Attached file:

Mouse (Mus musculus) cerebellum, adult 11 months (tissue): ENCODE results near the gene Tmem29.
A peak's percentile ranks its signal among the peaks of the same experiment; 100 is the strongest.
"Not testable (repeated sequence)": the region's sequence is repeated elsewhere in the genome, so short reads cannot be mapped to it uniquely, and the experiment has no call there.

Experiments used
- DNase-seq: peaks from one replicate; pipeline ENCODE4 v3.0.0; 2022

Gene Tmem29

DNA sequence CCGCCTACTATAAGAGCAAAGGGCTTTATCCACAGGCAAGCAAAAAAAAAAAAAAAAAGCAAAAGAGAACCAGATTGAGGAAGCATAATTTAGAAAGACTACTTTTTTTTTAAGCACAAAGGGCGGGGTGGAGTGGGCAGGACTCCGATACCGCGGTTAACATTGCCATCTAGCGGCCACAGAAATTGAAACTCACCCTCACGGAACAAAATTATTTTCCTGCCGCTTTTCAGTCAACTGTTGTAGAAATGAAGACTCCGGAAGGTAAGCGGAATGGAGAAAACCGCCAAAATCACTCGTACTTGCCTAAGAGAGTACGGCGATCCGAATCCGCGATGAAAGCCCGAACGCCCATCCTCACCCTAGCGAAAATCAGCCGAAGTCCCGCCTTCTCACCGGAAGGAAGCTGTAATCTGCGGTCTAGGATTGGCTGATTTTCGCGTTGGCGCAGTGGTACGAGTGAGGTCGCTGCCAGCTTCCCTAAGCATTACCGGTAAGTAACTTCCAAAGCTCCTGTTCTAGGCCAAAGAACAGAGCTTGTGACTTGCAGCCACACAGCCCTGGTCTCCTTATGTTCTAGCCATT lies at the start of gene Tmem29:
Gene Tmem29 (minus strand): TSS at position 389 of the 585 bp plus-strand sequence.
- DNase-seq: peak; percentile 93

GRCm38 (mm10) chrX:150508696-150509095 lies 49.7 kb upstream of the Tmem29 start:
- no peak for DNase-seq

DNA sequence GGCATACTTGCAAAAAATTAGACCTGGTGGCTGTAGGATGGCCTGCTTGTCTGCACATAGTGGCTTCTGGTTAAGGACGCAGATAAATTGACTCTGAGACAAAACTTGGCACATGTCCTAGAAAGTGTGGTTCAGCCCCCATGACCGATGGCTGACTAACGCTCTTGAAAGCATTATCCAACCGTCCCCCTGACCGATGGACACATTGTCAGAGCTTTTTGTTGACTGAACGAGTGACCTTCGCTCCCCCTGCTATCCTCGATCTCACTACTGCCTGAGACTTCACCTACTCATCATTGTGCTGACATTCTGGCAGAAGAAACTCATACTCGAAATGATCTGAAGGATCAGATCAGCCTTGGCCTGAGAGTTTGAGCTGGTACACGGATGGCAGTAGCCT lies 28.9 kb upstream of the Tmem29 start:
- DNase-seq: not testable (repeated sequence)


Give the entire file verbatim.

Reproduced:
Mouse (Mus musculus) cerebellum, adult 11 months (tissue): ENCODE results near the gene Tmem29.
A peak's percentile ranks its signal among the peaks of the same experiment; 100 is the strongest.
"Not testable (repeated sequence)": the region's sequence is repeated elsewhere in the genome, so short reads cannot be mapped to it uniquely, and the experiment has no call there.

Experiments used
- DNase-seq: peaks from one replicate; pipeline ENCODE4 v3.0.0; 2022

Gene Tmem29

DNA sequence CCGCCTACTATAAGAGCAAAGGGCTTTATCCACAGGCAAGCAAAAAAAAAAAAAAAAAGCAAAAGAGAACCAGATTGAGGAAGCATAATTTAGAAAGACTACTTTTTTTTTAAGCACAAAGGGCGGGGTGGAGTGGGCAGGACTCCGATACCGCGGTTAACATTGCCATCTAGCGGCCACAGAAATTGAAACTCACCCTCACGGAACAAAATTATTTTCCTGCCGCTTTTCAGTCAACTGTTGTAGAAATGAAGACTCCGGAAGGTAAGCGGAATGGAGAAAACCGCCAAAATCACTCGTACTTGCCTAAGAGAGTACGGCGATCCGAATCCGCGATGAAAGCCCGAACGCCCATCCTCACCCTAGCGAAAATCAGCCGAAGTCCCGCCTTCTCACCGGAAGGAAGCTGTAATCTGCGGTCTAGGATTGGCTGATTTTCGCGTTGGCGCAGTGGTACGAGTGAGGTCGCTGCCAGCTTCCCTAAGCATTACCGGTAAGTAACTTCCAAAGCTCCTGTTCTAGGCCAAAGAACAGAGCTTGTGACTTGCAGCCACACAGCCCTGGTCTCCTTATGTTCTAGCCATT lies at the start of gene Tmem29:
Gene Tmem29 (minus strand): TSS at position 389 of the 585 bp plus-strand sequence.
- DNase-seq: peak; percentile 93

GRCm38 (mm10) chrX:150508696-150509095 lies 49.7 kb upstream of the Tmem29 start:
- no peak for DNase-seq

DNA sequence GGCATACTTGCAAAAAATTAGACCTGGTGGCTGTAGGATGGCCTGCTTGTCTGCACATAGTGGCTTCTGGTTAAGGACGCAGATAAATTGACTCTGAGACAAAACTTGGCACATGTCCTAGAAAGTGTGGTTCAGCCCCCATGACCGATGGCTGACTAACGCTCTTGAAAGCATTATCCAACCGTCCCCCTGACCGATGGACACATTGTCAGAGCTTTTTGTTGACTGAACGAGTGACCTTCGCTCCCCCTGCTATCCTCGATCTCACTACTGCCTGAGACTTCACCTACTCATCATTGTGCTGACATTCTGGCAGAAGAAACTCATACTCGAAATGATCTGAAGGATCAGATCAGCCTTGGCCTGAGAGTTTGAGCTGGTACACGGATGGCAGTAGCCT lies 28.9 kb upstream of the Tmem29 start:
- DNase-seq: not testable (repeated sequence)